1964 - A transitional year

It was all change in 1964 with John Gray taking over as captain and Don McLeod replacing Bill Dow as professional. McLeod, a New Zealander, had exploded on to the Western Union scene in 1962 as Kelburne's professional when he scored 881 runs which included 3 centuries. He continued to score heavily in 1963 and as a result Greenock were tempted to sign him in the hope that his runs would provide the stability that a young team needed. In the event those runs did not really transpire and the season became one in which not a lot happened. The other problem with McLeod was that he didn't bowl so that all the wickets that Dow had taken were effectively lost to the team.

1964 was also a transitional year in that Robin Duthie had retired and Duncan Drummond only made a couple of appearances. The team therefore was, bar a couple of exceptions, a young one and lacked the experience needed to mount a challenge in the various competitions. One new face appeared in the team during the season, David Rees, who would go on to become a steady, if sometimes controversially slow, scorer for the 1st eleven over many years.

Surprise wins over Kilmarnock

The league campaign never really got off the ground and the team was unable to put together a winning run. Only 4 games were won, although in fairness the team were well in control in two games that were abandoned. Somewhat surprisingly two of those victories came against the strong Kilmarnock team. These would be the only games that Kilmarnock lost in the league and effectively they cost them the league title, which went instead to Poloc, who went through the season unbeaten.

The first win over Kilmarnock came at Kirkstyle when the home team were bowled out for just 65, chasing Greenock's total of 164 for 8, the foundation of which had been laid by McLeod's first decent score of the season in the league of 71. The return match at Glenpark was closer with Greenock winning by just 21 runs in a low-scoring match. In both of these games, Greenock's success owed much to the bowling of their skipper, who was, of course, an ex-Kilmarnock player!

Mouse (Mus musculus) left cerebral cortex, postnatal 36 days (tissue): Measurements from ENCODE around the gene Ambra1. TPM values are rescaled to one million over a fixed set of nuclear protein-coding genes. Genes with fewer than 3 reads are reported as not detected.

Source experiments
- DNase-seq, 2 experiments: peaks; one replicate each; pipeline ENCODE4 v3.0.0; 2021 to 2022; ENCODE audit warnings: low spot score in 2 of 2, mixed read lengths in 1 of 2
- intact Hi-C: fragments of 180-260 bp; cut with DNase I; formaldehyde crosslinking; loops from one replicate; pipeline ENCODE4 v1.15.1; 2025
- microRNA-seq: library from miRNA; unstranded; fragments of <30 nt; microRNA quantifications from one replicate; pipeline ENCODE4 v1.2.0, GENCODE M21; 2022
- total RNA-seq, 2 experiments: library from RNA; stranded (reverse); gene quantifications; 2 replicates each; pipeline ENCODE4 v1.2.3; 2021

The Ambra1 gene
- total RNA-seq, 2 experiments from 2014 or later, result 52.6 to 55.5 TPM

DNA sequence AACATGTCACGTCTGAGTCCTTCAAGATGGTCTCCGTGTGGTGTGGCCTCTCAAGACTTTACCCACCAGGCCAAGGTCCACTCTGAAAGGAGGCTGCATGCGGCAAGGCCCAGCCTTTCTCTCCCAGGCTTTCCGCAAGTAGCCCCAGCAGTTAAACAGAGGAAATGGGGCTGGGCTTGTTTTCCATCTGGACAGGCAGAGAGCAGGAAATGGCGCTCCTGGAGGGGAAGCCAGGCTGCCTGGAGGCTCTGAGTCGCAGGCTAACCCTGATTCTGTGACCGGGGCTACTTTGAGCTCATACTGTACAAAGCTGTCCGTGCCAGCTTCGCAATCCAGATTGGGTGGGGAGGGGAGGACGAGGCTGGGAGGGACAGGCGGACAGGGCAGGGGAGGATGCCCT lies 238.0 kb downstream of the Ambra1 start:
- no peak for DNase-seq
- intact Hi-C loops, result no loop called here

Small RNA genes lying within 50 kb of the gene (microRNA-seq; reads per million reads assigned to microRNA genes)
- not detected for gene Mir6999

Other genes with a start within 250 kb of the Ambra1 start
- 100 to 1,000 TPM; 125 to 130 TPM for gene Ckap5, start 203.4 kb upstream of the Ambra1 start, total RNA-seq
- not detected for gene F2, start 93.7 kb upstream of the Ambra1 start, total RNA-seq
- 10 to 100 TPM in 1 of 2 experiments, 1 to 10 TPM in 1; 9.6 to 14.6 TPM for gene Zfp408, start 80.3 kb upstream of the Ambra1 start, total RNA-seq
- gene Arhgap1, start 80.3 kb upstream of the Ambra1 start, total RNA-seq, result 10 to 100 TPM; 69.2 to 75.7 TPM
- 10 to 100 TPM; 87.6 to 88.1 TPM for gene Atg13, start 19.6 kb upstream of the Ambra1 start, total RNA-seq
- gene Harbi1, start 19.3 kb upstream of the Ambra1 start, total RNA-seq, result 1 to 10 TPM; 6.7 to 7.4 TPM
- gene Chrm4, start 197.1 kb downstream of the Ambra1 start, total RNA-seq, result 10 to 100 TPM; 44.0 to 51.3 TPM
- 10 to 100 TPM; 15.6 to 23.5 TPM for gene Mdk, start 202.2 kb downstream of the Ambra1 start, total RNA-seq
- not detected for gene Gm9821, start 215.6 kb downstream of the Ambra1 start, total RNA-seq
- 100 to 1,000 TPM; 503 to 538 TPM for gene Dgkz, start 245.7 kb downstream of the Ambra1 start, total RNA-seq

Other results were mixed. There was a good performance against the eventual winners, Poloc, who won by just 7 runs but there were heavy defeats from Ferguslie, West of Scotland and Kelburne. McLeod eventually showed what he could do when he hit an unbeaten 132 against Drumpellier, who were beaten by 116 runs, but this, coming as it did in the second last game of the season, was far too late to make a difference and the team finished in 6th place in the table, a fair reflection on their performances.

Cup campaigns cut short

The West League Cup campaign was a repeat of the previous year, defeat to Kilmarnock followed by wins over Ayr and Ferguslie and finished off by a 7 wicket loss to Kelburne. The team also failed to make it past the first round of the Rowan Cup, losing in embarrassing fashion to Glasgow University by 5 runs.

The friendly matches provided a degree of success, especially during the mid-season break. Liam Gordon scored an unbeaten century in a crushing win over Golfhill and this was followed by an even more emphatic win over Kelvinside Accies. In both of these games, Jack Clark underlined his potential as an opening bowler, a potential that would be well and truly fulfilled in the years to follow.

Lack of bowling depth

The batting did show an improvement on the previous year, at least in terms of runs scored. McLeod led the way with 612 runs at an average of just over 30 and six other batsmen scored over 200 runs, with John Gray and David Rees leading the way. For all that he was something of a disappointment, McLeod did manage to score 440 runs in the Union. The bowling figures showed where the real problems lay. John Gray took 29 league wickets at a good average but Clark and Brian Case, who also took over 20 wickets in the Union, were expensive. The latter two bowlers were the main wicket-takers when looking at the season as a whole.

Not a season to remember, at least not for good reasons. There were hopes, though, that the experience gained by the younger players would show fruit in 1965. But would it?